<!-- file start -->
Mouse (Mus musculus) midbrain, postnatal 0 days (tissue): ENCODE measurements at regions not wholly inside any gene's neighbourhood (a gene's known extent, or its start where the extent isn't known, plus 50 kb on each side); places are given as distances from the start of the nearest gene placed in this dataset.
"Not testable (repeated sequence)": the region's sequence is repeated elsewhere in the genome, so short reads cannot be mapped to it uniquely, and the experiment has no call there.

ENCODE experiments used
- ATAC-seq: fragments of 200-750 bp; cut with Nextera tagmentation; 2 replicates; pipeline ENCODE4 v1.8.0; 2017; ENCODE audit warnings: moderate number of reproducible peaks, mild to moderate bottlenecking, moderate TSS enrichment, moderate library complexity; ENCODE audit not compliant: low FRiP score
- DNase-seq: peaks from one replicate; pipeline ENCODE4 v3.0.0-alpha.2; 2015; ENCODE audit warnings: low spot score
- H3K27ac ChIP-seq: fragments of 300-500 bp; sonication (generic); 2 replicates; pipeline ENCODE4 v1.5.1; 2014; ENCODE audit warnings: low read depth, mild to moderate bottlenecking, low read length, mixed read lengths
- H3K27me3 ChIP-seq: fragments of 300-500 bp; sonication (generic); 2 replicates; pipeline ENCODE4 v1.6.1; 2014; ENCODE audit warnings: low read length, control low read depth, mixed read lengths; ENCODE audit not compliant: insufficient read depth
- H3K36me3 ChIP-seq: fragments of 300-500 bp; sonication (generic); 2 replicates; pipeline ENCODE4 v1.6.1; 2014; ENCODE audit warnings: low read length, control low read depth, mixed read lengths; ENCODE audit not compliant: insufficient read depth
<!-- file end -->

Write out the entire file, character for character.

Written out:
Mouse (Mus musculus) midbrain, postnatal 0 days (tissue): ENCODE measurements at regions not wholly inside any gene's neighbourhood (a gene's known extent, or its start where the extent isn't known, plus 50 kb on each side); places are given as distances from the start of the nearest gene placed in this dataset.
"Not testable (repeated sequence)": the region's sequence is repeated elsewhere in the genome, so short reads cannot be mapped to it uniquely, and the experiment has no call there.

ENCODE experiments used
- ATAC-seq: fragments of 200-750 bp; cut with Nextera tagmentation; 2 replicates; pipeline ENCODE4 v1.8.0; 2017; ENCODE audit warnings: moderate number of reproducible peaks, mild to moderate bottlenecking, moderate TSS enrichment, moderate library complexity; ENCODE audit not compliant: low FRiP score
- DNase-seq: peaks from one replicate; pipeline ENCODE4 v3.0.0-alpha.2; 2015; ENCODE audit warnings: low spot score
- H3K27ac ChIP-seq: fragments of 300-500 bp; sonication (generic); 2 replicates; pipeline ENCODE4 v1.5.1; 2014; ENCODE audit warnings: low read depth, mild to moderate bottlenecking, low read length, mixed read lengths
- H3K27me3 ChIP-seq: fragments of 300-500 bp; sonication (generic); 2 replicates; pipeline ENCODE4 v1.6.1; 2014; ENCODE audit warnings: low read length, control low read depth, mixed read lengths; ENCODE audit not compliant: insufficient read depth
- H3K36me3 ChIP-seq: fragments of 300-500 bp; sonication (generic); 2 replicates; pipeline ENCODE4 v1.6.1; 2014; ENCODE audit warnings: low read length, control low read depth, mixed read lengths; ENCODE audit not compliant: insufficient read depth